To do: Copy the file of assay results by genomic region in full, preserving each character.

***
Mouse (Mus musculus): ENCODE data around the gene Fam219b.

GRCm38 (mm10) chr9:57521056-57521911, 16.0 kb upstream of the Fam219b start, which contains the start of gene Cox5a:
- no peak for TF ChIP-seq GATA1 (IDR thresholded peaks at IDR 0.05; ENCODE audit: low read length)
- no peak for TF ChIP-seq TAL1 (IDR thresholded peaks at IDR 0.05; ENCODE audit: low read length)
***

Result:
Mouse (Mus musculus): ENCODE data around the gene Fam219b.

GRCm38 (mm10) chr9:57521056-57521911, 16.0 kb upstream of the Fam219b start, which contains the start of gene Cox5a:
- no peak for TF ChIP-seq GATA1 (IDR thresholded peaks at IDR 0.05; ENCODE audit: low read length)
- no peak for TF ChIP-seq TAL1 (IDR thresholded peaks at IDR 0.05; ENCODE audit: low read length)